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...screens incorporate the ever present symbolism in Chinese life...

Chinese screens have existed ever since people first sat on the ground. An early example of a painted lacquer screen was excavated from a tomb in Wangshan and dated to the Warring States period of 476-221 BC. Screens are also mentioned in many early manuscripts; various illustrations and paintings depict them the way they were used amongst the more prosperous families.


The screen became utilitarian, used for a large variety of functions: protection, concealment or more commonly as a partition within the Chinese courtyard house or Hutong. Here they defined spaces, afforded privacy, shaded from the sun, and, when lined with paper, gave shelter from cold winds.


Pingfeng is the generic word for screen, but this term changes for different types of screens. Chapingfeng, for example, describes the screen that can be moved from its base, while Zuoping describes those that cannot. Weiping refers to multiple folding panelled screens, while wall panels are Guaping.


As with any language, when multiple words are used to describe what appears to be a generic, it indicates the importance of that generic within the culture of that language. Screens were indeed omnipresent, and functioned not as furniture but as part of the structure and architecture of the house.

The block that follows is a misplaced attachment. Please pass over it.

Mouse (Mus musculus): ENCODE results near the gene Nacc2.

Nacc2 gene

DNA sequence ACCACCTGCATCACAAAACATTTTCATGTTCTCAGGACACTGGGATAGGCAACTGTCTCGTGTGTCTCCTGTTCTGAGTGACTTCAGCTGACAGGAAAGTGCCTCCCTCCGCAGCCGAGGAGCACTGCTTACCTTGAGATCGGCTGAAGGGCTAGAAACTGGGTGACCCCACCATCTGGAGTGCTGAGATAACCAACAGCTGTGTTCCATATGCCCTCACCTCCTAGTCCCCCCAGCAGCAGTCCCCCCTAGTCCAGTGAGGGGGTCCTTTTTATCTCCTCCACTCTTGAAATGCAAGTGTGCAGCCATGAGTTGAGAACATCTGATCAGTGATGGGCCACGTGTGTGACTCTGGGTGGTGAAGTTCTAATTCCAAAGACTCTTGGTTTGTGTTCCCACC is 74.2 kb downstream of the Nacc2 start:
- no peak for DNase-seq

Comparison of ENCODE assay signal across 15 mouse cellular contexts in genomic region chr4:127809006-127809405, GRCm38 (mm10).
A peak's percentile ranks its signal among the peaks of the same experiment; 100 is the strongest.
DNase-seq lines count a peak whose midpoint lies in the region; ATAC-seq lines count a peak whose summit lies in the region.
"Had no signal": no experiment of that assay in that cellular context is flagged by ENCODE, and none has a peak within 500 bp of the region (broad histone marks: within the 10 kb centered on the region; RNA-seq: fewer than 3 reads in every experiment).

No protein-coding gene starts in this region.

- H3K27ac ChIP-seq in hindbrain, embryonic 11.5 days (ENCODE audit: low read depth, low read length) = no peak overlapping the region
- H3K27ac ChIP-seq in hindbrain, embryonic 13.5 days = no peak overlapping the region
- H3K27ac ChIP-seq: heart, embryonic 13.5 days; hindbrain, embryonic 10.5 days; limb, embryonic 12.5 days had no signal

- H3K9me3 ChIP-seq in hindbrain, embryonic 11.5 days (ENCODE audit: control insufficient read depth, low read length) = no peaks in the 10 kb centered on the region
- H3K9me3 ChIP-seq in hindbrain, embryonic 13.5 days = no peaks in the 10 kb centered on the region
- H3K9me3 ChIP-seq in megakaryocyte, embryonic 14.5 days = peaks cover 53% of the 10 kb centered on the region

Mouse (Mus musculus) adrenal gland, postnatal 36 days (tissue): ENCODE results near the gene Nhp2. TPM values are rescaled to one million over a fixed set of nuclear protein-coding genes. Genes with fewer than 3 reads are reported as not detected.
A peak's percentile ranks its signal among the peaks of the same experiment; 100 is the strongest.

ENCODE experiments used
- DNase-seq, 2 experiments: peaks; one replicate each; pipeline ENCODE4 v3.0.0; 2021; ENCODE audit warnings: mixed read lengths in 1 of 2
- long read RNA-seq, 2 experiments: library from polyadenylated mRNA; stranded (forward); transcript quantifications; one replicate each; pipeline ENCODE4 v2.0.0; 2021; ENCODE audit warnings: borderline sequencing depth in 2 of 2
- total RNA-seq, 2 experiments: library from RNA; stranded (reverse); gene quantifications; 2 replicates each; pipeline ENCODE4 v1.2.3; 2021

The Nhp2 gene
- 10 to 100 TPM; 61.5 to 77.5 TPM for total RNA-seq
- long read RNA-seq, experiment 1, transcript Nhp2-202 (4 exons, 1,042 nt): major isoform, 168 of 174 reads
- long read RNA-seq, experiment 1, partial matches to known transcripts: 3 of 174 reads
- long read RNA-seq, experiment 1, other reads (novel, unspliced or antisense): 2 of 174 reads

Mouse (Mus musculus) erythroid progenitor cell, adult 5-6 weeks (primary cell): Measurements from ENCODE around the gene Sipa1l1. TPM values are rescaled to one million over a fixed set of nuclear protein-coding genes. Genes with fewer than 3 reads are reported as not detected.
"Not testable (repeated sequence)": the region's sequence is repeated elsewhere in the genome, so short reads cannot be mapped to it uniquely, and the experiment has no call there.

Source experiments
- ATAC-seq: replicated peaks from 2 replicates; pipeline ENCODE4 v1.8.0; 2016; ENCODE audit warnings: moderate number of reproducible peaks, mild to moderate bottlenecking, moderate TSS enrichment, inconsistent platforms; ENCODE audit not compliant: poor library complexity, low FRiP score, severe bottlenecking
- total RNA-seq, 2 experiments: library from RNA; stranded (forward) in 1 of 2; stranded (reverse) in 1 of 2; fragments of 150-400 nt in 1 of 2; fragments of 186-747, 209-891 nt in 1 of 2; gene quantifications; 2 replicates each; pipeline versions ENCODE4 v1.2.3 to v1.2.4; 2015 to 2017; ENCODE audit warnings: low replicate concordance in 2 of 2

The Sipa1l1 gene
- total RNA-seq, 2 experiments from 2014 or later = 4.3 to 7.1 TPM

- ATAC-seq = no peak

The screens and panels we are able to find today come from Hotung compound houses, which have given way in Chinese cities to the ubiquitous multistory apartments. Screens become superfluous and are saved where we can. Weiping, or folding panelled screens, are the most commonly found.


Panels of Screens

Within the screen, panels were used , with elaborate latticework being carved at the top. Often these are magnificently made, the design of the lattice work creating a strong visual aesthetic, while incorporating the ever present symbolism within Chinese life.

Given the screens we see today are essentially a small component of the doors or mobile walls within a large house, they can only inspire curiosity and admiration of the beauty and ordered grandeur of the houses from which they came.

The complexity and symbolism within the patterns create an intriguing puzzle, while the grain of the woods is displayed to good effect as a result of the intricacy of the carving.

Interestingly, as China’s population becomes wealthier, there is a growing awareness of the loss of cultural treasures in the demolition of the old courtyard houses, and there are examples of Chinese as well as foreigners buying the remaining traditional courtyard houses to preserve them, and ensure that the humble and not so humble screens and doors are preserved in their original place.